In terms of losses, the Capitals had two losses by five or more goals, both road games — a February matchup against the Blackhawks and versus the Philadelphia Flyers in October. Furthermore, 35 of Washington’s 49 wins and 24 of their 38 regulation wins were by two or fewer goals. Similarly, 12 of their 26 regulation losses were by two or fewer goals. So the Capitals played a lot of close games this season. Of their 82 games, 54, or 65.9 percent, ended with a margin of victory or defeat of two or less goals.
Lightning Sparked by Elite Offense
The Lightning had the largest goal differential this season at plus-60, scoring 296 goals and allowing 236. They were first in the league in goals scored by a 19-goal margin and were 13th in goals allowed. That differential gave them the fourth-highest expected winning percentage at 62.4 percent but still lower than their actual 65.9 winning percentage.
Like the Capitals, the Lightning were good in one-goal games, going 23-6-6, including 11 regulation victories. Of their 54 wins, 34 were by two or fewer goals, including 22 of their 42 regulation wins. Similarly, 12 of their 23 regulation losses were by two or fewer goals.
However, at the other end, the Lightning were also great at winning by big margins as nine of their 42 regulation wins were by four or more goals. The Lightning had a lethal power play and led the league in goals due to their elite offensive talent, scoring on 23.91 percent of chances, third-best in the league.
They had five players with at least 60 points, the most of any team, and six with 20-plus goals, matched only by the Maple Leafs. For the Lightning, their six players with at least 20 goals included Vladislav Namestnikov who was dealt at the trade deadline but scored 20 before the trade.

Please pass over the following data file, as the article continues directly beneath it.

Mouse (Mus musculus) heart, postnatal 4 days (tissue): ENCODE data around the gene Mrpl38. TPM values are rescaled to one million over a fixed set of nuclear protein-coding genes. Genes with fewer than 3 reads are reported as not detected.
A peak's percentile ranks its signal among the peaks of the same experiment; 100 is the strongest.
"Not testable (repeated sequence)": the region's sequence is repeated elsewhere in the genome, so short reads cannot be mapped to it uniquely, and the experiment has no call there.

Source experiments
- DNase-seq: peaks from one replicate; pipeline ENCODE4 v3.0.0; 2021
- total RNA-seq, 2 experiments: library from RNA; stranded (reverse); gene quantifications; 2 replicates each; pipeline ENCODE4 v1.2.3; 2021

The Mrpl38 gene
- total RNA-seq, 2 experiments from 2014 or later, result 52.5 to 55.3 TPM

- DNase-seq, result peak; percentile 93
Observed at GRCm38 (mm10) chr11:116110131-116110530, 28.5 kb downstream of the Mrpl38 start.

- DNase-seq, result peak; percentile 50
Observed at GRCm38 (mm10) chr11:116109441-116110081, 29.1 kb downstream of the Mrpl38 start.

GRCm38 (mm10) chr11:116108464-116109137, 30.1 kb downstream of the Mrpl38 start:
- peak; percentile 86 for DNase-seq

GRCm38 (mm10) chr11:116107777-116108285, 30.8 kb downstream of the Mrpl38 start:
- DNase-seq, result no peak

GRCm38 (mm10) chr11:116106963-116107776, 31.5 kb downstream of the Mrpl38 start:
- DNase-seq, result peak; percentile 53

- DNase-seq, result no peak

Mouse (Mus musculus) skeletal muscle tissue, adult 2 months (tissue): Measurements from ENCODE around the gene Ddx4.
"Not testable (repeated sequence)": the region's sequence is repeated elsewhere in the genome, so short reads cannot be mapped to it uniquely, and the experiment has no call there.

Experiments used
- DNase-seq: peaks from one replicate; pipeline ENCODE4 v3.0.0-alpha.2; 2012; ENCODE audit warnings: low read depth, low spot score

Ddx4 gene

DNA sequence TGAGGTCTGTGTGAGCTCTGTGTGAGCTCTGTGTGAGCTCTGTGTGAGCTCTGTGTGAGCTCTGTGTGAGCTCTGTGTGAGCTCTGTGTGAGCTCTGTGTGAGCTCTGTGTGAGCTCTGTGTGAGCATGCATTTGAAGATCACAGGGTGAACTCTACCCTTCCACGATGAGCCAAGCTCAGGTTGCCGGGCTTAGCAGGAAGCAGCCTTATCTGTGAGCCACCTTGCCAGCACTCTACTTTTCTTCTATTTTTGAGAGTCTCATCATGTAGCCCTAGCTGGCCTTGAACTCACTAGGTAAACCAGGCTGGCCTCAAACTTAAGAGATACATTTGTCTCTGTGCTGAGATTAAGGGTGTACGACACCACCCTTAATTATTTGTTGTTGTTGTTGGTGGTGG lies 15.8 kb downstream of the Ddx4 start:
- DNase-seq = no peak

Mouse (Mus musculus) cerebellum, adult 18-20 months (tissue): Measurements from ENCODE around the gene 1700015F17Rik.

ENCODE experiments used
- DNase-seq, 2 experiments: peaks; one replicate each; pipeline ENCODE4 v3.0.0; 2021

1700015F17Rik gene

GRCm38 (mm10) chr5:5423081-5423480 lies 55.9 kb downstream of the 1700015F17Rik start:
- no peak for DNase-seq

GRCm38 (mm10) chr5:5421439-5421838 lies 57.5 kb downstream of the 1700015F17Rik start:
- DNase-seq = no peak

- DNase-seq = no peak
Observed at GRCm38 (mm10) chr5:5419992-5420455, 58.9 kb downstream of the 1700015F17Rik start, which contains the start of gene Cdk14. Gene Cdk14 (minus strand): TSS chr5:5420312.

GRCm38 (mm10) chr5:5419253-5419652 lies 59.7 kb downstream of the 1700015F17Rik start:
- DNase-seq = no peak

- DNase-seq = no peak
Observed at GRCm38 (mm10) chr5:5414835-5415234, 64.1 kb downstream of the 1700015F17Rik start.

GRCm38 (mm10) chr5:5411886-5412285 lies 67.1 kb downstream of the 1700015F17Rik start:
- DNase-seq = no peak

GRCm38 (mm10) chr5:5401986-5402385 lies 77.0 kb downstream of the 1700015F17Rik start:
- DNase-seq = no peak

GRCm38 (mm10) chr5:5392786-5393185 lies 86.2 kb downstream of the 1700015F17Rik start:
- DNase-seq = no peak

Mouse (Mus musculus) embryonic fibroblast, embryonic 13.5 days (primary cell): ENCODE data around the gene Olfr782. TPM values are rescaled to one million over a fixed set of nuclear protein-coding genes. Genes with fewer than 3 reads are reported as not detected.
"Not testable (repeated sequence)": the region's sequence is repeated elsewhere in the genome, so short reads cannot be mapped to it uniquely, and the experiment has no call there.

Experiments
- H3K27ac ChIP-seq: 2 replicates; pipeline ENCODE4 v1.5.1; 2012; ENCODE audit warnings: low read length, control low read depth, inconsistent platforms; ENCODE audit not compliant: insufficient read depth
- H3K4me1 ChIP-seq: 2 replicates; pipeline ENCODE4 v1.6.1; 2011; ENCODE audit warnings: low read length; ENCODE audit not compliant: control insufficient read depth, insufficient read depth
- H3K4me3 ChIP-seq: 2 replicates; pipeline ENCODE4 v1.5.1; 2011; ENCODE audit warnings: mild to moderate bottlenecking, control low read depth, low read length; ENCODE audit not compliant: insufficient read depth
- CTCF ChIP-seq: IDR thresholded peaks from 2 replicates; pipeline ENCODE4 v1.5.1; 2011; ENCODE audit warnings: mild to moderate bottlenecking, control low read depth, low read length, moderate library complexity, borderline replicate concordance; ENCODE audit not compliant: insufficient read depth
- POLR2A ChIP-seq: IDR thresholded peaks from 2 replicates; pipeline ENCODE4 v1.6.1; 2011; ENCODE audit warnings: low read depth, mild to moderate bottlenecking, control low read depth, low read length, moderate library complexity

The Lightning finished the season with the most wins and third-highest point total. However, their Pythagorean Expectation says they played like a 51-win team, tied for the second-most wins using the model. Using expectations, the Lightning would have finished one win behind the Boston Bruins in the Atlantic Division.
Devils Were a Fringe Playoff Team
The Devils were the last Eastern Conference team to clinch a playoff berth this season, finishing one point ahead of the Panthers for the last Wild Card spot. They had a 44-29-8 record with a winning percentage of 53.7 and their 44 wins were second-fewest among playoff teams. But, with just a plus-four goal differential, their expected winning percentage was 50.9, equal to 42 wins.
Their goal differential tied for 17th in the league and was the lowest of any playoff team. They also tied for 14th in GF with 248 and ranked 17th in GA with 244, the most allowed by a playoff team. With such a small goal differential, the Devils naturally were good in one-goal games and had a 25-8-9 record in them, including 11 regulation wins.
Of New Jersey’s 44 wins, 33 were in regulation and 21 of those were by two or fewer goals. By comparison, 18 of their 29 regulation losses were by two or fewer goals. They also only had three wins by at least four goals and only three losses by such a margin.
It is understandable why the Devils played so many close games and had such a small goal differential. They only had two players with 50 or more points, MVP candidate Taylor Hall and Nico Hischier — and Hall led Hischier by 41 points for the team lead. That margin was the biggest between a team’s top two scorers this season and the sixth-largest this century.
Had their record matched their on-ice product and they finished with 42 wins, they would have tied the Flyers for the fewest wins among playoff teams. They also would have tied the Flyers for the last playoff position in the Eastern Conference.
Stay tuned to learn which teams were the most underperforming of the 2017-18 season.
*All stats came from Hockey-Reference’s Play Index
My name is Kyle, and I’m the content manager of The Hockey Writers. I joined THW in Oct. 2017 and am always striving to bring you the best hockey coverage possible. You can email me directly at firstname.lastname@example.org.